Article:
Although the examples I point to are proposals and may not amount to anything concrete (and they certainly wouldn’t be the first), the bigger picture is that the conversation about tenure does seem to be changing. Why? Well, districts and unions in particular are under pressure to rethink how teachers are paid, developed, and managed. Tenure falls under the last category.
Secondly, Dorn goes on to write:
“In collective bargaining agreements, there are provisions for gathering evidence that a teacher has problems in the classroom, putting the teacher in a corrective or probationary status, providing support, and then firing the teacher.”
Those provision do indeed exist but, on the other hand most districts don’t really have good measures or evaluations in place to give them any real meaning.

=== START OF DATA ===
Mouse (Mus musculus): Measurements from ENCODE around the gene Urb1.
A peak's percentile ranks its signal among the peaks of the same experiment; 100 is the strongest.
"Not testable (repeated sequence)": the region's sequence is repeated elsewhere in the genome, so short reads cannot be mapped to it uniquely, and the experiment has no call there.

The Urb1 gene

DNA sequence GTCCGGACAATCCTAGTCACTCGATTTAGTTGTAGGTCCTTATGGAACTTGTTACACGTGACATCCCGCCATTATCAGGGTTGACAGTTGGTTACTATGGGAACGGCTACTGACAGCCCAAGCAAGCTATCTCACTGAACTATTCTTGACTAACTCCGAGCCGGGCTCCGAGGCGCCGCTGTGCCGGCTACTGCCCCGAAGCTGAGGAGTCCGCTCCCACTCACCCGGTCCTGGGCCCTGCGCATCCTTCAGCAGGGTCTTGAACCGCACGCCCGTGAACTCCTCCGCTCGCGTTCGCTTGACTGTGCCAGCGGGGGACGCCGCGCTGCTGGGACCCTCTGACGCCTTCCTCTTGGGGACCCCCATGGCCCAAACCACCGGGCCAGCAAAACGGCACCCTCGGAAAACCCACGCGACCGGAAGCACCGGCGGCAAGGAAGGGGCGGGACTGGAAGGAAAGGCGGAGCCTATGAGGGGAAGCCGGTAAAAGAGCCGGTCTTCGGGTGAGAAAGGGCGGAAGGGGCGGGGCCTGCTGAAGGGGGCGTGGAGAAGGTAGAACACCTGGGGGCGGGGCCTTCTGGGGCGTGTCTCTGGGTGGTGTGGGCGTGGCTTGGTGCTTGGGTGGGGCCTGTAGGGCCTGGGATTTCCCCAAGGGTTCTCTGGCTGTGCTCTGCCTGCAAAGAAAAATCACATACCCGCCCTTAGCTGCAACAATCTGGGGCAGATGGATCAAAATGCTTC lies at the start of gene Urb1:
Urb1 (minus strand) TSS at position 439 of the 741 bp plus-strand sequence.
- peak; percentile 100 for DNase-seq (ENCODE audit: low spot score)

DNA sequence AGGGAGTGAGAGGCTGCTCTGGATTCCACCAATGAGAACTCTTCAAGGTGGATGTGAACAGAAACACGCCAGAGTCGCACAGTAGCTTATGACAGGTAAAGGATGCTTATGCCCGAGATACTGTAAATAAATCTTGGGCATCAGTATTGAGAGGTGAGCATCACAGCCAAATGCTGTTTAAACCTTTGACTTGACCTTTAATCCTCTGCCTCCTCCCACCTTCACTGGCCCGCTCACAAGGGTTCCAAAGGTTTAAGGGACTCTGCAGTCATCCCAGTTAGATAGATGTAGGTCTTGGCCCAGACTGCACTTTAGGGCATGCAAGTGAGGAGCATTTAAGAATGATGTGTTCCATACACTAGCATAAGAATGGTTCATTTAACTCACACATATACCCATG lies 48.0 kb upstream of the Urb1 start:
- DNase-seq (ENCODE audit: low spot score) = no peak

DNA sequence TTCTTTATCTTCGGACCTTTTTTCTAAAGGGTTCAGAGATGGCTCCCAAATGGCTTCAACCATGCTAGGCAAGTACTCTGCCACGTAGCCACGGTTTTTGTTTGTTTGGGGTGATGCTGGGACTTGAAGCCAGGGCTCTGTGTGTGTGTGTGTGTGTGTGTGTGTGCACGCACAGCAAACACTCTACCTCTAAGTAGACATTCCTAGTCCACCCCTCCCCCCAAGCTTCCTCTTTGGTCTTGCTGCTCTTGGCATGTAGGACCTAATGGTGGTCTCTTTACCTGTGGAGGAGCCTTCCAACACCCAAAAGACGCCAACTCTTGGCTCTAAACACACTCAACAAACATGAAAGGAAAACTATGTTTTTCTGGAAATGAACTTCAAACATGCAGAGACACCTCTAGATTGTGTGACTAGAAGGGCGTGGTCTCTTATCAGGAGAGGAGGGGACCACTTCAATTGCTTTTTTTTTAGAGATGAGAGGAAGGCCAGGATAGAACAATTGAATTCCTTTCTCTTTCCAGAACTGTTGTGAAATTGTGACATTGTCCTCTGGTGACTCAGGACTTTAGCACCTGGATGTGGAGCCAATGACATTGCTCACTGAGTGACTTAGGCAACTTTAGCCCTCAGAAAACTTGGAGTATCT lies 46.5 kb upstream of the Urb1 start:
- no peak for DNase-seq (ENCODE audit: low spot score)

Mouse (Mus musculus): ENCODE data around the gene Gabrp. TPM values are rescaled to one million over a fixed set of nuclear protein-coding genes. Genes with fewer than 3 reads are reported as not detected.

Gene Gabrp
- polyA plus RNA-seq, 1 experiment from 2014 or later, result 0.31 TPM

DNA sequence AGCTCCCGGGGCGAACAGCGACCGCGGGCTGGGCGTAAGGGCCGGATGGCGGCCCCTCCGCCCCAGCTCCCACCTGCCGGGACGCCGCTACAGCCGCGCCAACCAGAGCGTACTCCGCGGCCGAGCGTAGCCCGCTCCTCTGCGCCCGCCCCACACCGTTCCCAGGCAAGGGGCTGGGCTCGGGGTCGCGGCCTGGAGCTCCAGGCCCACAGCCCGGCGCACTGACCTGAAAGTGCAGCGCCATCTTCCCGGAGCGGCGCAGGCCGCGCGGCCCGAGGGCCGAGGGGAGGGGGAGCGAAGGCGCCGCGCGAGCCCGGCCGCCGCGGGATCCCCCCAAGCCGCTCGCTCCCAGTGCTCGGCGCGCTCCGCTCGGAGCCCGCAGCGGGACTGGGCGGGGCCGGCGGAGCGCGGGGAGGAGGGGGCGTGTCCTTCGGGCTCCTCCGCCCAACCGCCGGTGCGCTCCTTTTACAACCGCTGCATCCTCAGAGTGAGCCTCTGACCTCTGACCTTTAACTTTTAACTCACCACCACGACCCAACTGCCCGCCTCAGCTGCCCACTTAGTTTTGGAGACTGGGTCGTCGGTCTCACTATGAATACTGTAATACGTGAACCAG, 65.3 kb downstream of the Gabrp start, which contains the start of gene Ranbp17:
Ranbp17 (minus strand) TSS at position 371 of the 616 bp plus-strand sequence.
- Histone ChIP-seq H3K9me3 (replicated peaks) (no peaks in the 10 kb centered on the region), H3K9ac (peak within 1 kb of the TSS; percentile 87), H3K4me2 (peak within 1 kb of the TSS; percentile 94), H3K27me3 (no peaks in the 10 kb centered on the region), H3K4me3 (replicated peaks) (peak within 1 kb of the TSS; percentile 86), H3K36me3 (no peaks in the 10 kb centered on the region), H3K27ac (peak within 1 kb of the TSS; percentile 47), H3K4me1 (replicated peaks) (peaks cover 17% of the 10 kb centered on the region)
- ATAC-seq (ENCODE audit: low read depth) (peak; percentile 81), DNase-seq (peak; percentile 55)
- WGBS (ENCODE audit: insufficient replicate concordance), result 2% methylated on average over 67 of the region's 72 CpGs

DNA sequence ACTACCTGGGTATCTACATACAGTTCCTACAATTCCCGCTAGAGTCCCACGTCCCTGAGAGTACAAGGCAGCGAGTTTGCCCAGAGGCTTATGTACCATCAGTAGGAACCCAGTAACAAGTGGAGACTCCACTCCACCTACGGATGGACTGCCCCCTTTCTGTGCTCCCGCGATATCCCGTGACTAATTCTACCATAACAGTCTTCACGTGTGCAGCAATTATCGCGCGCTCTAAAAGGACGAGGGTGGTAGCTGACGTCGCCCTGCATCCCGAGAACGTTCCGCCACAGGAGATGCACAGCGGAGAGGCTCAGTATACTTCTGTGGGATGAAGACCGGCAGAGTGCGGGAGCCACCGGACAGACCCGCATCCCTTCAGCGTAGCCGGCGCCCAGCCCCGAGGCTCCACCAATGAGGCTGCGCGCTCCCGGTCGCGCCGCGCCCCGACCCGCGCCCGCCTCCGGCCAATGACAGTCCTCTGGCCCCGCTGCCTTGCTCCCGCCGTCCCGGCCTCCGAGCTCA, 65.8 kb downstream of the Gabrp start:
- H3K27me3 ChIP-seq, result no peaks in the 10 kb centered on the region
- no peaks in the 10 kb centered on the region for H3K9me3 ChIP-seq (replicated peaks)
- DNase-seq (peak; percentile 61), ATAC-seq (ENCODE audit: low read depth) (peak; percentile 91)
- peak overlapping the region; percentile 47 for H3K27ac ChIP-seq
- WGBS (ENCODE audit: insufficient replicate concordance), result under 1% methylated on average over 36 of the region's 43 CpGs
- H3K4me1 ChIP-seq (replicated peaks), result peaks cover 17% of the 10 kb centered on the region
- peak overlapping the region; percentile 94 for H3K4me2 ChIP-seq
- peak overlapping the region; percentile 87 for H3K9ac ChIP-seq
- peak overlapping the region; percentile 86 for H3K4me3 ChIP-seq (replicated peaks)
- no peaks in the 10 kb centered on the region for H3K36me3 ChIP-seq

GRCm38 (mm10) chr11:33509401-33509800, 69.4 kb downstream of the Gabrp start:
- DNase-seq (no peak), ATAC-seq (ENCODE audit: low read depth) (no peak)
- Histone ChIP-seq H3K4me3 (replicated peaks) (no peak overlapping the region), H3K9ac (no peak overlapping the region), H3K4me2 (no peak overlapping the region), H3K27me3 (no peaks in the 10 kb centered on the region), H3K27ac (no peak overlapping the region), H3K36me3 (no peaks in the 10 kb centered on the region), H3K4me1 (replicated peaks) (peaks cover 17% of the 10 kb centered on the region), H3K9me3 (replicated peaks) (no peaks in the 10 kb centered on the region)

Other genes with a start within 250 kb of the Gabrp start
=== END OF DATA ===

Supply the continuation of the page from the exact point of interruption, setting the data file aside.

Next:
I could very well be wrong, but I suspect that in Ohio and D.C. at least, the issue isn’t really going to be about “getting rid” of tenure, but about setting clear performance-based standards for granting it.
Bottom line: Although we don’t have much data on whether tenure helps or hurts teacher effectiveness, I expect people to start researching it and I expect the debates on it to intensify.
A version of this news article first appeared in the Teacher Beat blog.